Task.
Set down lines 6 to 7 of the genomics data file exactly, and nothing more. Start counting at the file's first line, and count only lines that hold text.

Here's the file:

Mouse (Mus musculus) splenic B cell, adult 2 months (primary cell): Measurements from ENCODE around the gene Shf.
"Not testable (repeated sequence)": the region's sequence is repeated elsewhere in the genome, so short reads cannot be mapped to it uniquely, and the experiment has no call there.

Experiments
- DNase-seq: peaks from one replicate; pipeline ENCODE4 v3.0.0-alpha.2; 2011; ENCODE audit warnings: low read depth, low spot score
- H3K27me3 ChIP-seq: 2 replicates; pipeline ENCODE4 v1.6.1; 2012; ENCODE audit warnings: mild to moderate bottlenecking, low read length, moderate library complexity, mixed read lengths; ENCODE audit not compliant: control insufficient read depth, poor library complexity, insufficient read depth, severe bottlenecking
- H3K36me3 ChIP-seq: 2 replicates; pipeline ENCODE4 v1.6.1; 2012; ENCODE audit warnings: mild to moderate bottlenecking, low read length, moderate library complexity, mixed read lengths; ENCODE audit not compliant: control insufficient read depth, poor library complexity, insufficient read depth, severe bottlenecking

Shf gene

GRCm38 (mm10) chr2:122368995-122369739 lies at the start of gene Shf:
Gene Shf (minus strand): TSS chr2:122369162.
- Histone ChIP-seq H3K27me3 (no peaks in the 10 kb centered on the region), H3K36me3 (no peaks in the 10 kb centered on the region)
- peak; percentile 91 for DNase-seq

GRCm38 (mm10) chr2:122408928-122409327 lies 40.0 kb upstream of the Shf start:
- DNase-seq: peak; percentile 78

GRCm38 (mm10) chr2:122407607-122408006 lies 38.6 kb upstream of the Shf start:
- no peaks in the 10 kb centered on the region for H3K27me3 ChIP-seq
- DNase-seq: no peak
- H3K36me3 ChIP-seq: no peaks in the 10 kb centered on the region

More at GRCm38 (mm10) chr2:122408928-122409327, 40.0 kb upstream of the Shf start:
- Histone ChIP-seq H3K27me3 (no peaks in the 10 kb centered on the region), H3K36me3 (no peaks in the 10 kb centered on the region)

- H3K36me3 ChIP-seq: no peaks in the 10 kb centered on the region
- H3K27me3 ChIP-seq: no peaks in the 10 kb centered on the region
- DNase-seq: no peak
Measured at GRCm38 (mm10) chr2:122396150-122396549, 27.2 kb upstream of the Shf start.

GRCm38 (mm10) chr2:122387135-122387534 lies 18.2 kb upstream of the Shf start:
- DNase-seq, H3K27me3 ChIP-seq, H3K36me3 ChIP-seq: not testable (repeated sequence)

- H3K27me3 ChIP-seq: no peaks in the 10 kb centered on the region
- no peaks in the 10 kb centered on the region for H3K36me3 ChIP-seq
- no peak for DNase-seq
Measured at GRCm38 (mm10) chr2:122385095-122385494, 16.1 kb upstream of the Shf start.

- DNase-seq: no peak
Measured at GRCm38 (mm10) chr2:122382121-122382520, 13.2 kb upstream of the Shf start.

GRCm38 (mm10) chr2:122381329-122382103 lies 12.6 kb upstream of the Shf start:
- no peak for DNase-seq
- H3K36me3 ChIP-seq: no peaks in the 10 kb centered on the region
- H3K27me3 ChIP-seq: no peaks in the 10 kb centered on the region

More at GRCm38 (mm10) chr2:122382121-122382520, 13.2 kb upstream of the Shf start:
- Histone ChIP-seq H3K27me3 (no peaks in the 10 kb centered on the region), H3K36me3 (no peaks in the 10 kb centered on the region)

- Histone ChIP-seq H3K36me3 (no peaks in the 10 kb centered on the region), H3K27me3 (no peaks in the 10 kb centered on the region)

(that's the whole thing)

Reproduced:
- H3K36me3 ChIP-seq: 2 replicates; pipeline ENCODE4 v1.6.1; 2012; ENCODE audit warnings: mild to moderate bottlenecking, low read length, moderate library complexity, mixed read lengths; ENCODE audit not compliant: control insufficient read depth, poor library complexity, insufficient read depth, severe bottlenecking

Shf gene